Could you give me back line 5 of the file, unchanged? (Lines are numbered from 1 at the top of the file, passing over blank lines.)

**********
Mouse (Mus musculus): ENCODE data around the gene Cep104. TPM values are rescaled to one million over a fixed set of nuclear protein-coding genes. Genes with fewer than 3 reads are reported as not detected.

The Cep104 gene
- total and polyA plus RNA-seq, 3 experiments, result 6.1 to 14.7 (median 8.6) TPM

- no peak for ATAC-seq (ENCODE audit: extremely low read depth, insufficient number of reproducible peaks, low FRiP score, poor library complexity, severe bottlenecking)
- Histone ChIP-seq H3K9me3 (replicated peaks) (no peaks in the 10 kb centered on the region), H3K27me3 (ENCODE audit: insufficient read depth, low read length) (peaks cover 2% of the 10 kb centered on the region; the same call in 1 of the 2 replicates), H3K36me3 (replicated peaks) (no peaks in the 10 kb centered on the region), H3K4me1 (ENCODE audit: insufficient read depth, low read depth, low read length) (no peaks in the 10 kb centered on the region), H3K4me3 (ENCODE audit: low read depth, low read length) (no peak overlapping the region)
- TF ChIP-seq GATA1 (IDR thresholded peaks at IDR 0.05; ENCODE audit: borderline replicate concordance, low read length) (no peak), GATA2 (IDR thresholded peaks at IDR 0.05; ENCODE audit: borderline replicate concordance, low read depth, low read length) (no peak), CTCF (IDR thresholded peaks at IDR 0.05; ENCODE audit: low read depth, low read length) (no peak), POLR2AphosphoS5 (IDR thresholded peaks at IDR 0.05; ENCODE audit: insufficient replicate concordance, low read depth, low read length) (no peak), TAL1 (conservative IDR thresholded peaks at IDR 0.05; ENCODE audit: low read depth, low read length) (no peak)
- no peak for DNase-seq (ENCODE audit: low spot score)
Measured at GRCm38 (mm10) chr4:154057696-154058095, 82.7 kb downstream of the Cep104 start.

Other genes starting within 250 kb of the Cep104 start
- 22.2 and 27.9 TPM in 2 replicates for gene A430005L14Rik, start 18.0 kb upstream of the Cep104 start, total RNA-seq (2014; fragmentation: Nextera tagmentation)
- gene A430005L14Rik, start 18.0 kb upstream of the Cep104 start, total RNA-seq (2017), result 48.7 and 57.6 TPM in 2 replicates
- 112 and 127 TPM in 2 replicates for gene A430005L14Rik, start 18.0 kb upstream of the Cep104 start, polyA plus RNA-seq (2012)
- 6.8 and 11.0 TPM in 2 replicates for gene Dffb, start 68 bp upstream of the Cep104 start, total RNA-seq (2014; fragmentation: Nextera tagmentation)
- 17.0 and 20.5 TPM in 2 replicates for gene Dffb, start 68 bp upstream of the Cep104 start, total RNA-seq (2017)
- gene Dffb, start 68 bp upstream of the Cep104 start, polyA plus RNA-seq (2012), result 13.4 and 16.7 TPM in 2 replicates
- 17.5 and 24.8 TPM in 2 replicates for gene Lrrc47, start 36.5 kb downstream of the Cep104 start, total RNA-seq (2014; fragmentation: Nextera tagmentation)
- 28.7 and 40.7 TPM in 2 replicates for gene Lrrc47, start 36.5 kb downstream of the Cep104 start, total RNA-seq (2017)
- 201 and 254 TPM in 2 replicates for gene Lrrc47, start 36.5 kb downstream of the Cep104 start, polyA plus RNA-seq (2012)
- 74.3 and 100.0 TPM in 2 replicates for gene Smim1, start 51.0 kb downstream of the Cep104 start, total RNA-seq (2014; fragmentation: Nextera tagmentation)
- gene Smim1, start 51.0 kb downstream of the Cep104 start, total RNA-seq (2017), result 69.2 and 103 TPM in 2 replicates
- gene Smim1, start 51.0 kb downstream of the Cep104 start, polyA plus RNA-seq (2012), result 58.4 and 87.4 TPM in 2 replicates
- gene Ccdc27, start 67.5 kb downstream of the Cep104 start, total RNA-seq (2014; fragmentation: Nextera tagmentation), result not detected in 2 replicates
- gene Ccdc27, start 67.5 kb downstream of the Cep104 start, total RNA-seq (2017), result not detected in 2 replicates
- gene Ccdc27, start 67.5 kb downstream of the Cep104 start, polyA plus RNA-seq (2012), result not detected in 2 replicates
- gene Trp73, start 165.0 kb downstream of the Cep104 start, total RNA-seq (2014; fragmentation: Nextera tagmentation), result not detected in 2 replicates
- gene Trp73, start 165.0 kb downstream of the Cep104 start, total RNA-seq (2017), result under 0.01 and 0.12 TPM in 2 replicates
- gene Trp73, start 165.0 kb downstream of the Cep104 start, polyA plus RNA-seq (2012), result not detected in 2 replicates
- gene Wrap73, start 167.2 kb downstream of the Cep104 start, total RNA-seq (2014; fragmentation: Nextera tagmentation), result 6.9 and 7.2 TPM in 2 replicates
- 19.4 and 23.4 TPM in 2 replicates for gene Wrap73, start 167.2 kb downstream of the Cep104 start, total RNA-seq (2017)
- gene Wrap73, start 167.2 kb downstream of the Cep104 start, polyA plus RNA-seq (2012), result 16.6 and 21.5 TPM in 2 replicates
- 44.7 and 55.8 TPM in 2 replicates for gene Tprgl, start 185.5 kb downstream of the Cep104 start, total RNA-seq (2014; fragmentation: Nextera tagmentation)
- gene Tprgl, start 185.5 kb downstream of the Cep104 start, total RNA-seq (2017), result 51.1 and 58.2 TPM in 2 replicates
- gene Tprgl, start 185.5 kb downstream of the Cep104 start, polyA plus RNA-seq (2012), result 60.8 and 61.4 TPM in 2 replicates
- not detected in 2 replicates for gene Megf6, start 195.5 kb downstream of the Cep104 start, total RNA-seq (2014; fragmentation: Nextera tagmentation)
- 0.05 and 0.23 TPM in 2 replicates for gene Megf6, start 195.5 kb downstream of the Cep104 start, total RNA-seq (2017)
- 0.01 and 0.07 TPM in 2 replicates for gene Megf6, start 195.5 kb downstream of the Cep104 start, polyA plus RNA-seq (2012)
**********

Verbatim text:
- Histone ChIP-seq H3K9me3 (replicated peaks) (no peaks in the 10 kb centered on the region), H3K27me3 (ENCODE audit: insufficient read depth, low read length) (peaks cover 2% of the 10 kb centered on the region; the same call in 1 of the 2 replicates), H3K36me3 (replicated peaks) (no peaks in the 10 kb centered on the region), H3K4me1 (ENCODE audit: insufficient read depth, low read depth, low read length) (no peaks in the 10 kb centered on the region), H3K4me3 (ENCODE audit: low read depth, low read length) (no peak overlapping the region)